Microsoft has reheated a market many web watchers had assumed a busted flush with the acquisition of Jellyfish.com, the bastard child of a shopping comparison site and QVC.
It's one of a crop of sites that offer shoppers cashback for buying from its affiliate merchants, who can decide how much to pay to the site by way of commission. As well as product searches, it runs reverse auctions in the style of a TV shopping channel, where the steeliest bidders can pick up a bargain.
Microsoft squeaked news of the deal out overnight via its LiveSearch blog.
The LiveSearch crew wrote: "We think the technology has some interesting potential applications as we continue to invest heavily in shopping and commerce as a key component of Live Search."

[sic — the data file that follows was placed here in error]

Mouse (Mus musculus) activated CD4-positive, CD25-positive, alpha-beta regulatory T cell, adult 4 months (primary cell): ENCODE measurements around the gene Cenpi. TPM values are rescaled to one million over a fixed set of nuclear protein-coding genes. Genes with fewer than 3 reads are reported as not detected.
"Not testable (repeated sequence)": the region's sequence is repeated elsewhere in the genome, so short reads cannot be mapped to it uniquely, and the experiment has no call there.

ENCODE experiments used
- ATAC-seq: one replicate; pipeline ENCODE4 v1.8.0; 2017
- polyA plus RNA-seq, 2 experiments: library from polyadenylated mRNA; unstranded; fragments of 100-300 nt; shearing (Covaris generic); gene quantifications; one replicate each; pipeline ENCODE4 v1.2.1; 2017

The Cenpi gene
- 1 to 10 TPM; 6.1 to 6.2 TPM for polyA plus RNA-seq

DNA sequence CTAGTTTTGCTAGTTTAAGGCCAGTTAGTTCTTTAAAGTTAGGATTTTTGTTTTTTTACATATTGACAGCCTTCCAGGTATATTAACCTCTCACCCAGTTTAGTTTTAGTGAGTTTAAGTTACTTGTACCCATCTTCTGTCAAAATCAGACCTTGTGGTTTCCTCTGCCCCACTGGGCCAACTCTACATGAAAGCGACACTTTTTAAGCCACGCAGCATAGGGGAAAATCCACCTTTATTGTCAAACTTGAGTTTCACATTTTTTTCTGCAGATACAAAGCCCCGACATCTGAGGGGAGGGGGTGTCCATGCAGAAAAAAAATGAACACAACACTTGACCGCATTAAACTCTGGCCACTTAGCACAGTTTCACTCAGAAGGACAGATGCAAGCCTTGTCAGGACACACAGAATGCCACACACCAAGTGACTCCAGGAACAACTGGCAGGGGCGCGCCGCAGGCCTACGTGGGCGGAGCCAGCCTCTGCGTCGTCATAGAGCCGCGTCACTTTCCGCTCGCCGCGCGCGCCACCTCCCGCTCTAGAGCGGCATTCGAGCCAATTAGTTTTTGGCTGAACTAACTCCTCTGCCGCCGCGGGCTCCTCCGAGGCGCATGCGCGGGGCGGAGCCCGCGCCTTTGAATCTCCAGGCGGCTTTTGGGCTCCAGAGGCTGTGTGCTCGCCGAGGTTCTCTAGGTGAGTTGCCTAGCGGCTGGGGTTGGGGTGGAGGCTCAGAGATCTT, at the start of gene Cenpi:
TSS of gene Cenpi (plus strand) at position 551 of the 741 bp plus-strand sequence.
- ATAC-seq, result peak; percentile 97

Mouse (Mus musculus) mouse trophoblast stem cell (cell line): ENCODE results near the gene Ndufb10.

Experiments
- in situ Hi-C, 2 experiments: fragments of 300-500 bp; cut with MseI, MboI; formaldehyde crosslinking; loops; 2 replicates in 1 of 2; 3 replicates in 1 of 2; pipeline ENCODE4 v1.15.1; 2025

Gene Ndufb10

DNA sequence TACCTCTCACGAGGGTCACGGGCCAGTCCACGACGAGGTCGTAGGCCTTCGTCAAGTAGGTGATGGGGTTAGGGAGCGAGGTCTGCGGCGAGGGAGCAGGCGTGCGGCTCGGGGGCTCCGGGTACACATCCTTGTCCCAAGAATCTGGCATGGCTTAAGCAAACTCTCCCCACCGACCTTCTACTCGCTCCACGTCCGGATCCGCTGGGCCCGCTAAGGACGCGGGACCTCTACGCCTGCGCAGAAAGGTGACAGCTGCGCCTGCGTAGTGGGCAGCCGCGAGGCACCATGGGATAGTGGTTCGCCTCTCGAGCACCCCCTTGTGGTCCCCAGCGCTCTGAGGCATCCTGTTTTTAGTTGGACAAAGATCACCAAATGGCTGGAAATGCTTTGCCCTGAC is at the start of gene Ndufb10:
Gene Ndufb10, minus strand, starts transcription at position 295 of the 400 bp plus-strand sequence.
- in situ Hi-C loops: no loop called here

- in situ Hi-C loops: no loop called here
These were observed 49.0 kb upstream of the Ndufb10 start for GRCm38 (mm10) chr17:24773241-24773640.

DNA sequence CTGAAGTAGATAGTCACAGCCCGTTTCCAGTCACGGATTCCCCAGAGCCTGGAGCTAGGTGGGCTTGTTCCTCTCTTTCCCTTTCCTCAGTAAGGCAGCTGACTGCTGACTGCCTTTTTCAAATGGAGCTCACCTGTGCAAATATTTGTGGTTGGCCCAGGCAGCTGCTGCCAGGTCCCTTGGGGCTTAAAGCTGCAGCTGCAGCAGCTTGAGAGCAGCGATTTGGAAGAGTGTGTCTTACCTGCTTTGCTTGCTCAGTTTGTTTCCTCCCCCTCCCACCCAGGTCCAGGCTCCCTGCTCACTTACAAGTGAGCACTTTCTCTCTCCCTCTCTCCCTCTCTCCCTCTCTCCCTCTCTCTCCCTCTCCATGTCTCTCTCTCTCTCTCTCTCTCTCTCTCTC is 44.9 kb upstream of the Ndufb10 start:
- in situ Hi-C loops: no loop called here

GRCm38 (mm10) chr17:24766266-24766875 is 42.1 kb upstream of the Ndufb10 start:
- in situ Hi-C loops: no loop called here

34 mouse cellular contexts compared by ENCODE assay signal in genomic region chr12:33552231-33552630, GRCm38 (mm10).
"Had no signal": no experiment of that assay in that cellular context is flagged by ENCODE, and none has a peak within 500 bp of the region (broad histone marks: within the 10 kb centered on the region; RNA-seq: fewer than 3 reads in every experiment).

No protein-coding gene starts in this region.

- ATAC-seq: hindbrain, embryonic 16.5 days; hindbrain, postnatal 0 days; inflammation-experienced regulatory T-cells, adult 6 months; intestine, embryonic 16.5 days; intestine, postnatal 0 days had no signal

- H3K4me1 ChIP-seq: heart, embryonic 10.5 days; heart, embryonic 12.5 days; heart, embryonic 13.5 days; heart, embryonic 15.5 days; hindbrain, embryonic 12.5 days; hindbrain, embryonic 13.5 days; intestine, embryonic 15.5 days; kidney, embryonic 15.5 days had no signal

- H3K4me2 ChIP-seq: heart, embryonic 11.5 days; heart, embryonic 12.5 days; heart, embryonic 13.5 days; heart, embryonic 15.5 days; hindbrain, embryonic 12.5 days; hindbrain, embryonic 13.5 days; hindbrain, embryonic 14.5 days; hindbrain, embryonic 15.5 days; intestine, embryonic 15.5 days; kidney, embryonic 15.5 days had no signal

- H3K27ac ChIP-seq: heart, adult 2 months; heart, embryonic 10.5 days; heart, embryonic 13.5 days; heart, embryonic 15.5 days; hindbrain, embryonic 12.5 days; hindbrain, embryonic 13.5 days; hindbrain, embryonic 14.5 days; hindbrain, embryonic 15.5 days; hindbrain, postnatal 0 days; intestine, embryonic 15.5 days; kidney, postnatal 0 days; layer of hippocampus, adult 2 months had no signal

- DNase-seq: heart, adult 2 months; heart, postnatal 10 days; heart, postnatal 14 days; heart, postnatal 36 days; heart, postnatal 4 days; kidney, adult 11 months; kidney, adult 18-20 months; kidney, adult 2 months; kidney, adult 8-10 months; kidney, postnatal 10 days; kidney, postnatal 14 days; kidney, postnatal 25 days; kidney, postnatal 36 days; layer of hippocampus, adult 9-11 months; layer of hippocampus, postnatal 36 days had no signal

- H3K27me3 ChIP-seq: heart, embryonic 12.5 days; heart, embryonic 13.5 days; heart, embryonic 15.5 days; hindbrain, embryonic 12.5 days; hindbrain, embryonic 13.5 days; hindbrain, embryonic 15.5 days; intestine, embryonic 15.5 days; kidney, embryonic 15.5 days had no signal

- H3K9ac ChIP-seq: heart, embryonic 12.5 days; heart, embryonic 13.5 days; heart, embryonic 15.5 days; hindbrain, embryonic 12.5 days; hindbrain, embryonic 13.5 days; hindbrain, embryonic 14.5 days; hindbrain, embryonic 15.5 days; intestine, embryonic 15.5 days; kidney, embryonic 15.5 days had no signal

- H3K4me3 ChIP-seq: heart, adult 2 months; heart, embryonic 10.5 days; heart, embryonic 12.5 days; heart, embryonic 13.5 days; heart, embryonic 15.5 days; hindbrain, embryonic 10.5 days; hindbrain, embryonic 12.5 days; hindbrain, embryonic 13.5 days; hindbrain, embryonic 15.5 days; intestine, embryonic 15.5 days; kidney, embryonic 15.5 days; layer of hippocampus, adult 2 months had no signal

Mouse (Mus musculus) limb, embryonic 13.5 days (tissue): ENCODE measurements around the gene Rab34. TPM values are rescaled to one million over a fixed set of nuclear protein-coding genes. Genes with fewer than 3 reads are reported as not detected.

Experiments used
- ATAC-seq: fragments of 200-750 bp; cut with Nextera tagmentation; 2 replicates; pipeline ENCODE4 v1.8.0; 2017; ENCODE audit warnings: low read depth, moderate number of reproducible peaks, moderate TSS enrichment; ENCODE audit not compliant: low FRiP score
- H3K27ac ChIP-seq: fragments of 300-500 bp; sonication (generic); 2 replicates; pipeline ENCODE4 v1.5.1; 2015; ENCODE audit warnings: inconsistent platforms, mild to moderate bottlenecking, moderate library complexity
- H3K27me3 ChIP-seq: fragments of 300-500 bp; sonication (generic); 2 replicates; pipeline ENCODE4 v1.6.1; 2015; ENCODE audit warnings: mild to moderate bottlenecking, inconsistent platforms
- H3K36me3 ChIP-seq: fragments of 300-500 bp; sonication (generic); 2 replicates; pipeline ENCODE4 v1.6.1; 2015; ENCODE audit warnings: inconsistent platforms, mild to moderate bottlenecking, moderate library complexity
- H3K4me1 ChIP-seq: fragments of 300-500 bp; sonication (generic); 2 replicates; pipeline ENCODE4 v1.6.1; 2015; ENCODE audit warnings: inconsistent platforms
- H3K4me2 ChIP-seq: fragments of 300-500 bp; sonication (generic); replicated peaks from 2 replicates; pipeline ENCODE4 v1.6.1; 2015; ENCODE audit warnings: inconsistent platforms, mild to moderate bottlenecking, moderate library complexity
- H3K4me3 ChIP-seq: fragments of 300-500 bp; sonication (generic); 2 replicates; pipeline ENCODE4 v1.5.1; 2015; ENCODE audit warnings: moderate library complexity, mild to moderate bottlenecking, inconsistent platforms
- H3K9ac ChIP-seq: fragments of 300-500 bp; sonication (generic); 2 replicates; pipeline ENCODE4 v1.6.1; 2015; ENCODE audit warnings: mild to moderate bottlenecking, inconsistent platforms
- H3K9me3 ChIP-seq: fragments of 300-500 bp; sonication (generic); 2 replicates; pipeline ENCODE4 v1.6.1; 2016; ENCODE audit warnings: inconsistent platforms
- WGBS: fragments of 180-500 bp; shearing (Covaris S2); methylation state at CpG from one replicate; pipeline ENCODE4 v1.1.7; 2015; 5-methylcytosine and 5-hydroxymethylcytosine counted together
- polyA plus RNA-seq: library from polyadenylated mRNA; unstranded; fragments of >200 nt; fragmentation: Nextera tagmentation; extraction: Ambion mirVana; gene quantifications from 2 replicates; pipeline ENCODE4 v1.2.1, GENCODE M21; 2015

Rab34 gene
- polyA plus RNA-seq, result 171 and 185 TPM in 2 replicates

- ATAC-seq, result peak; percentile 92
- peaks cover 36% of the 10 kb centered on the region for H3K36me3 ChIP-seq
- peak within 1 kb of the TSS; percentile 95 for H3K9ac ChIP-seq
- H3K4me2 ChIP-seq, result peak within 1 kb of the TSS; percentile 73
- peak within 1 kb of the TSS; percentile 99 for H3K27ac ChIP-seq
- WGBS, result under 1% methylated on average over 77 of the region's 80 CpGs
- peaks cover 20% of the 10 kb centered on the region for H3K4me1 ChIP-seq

It's likely that Redmond is most keen on Jellyfish.com's advertising back-end, which it claims protects against click fraud. It operates on a "pay-per-action" basis, rather than "pay-per-click", meaning users have to spend before the advertiser pays the site. Google is trialling a similar new model for its AdWords system.
Google pretty much gave up on shopping comparison itself as a damp squib earlier this year when it cut off Froogle's oxygen supply, instead sharpening its e-commerce talons for its PayPal competitor, Google Checkout.
At time of writing the Jellyfish.com site is unavailable. Financial details of the deal have been kept secret. ®